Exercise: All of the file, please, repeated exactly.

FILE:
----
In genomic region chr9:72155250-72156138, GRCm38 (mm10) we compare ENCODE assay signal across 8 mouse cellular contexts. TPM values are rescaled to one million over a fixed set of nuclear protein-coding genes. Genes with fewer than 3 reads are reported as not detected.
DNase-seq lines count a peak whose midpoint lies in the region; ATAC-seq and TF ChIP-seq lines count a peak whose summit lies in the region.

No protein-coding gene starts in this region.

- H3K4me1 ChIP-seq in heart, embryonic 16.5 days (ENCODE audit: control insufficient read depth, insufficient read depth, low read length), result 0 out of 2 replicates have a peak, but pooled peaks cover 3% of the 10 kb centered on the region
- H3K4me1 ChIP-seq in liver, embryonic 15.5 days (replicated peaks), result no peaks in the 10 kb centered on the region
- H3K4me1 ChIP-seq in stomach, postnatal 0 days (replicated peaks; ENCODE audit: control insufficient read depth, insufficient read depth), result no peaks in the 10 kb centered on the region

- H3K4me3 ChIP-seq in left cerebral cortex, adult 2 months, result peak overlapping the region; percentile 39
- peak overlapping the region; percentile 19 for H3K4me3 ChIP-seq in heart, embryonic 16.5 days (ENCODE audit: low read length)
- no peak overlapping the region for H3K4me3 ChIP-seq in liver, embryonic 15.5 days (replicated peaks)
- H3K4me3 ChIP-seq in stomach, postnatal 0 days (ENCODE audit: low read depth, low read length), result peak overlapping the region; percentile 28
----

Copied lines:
In genomic region chr9:72155250-72156138, GRCm38 (mm10) we compare ENCODE assay signal across 8 mouse cellular contexts. TPM values are rescaled to one million over a fixed set of nuclear protein-coding genes. Genes with fewer than 3 reads are reported as not detected.
DNase-seq lines count a peak whose midpoint lies in the region; ATAC-seq and TF ChIP-seq lines count a peak whose summit lies in the region.

No protein-coding gene starts in this region.

- H3K4me1 ChIP-seq in heart, embryonic 16.5 days (ENCODE audit: control insufficient read depth, insufficient read depth, low read length), result 0 out of 2 replicates have a peak, but pooled peaks cover 3% of the 10 kb centered on the region
- H3K4me1 ChIP-seq in liver, embryonic 15.5 days (replicated peaks), result no peaks in the 10 kb centered on the region
- H3K4me1 ChIP-seq in stomach, postnatal 0 days (replicated peaks; ENCODE audit: control insufficient read depth, insufficient read depth), result no peaks in the 10 kb centered on the region

- H3K4me3 ChIP-seq in left cerebral cortex, adult 2 months, result peak overlapping the region; percentile 39
- peak overlapping the region; percentile 19 for H3K4me3 ChIP-seq in heart, embryonic 16.5 days (ENCODE audit: low read length)
- no peak overlapping the region for H3K4me3 ChIP-seq in liver, embryonic 15.5 days (replicated peaks)
- H3K4me3 ChIP-seq in stomach, postnatal 0 days (ENCODE audit: low read depth, low read length), result peak overlapping the region; percentile 28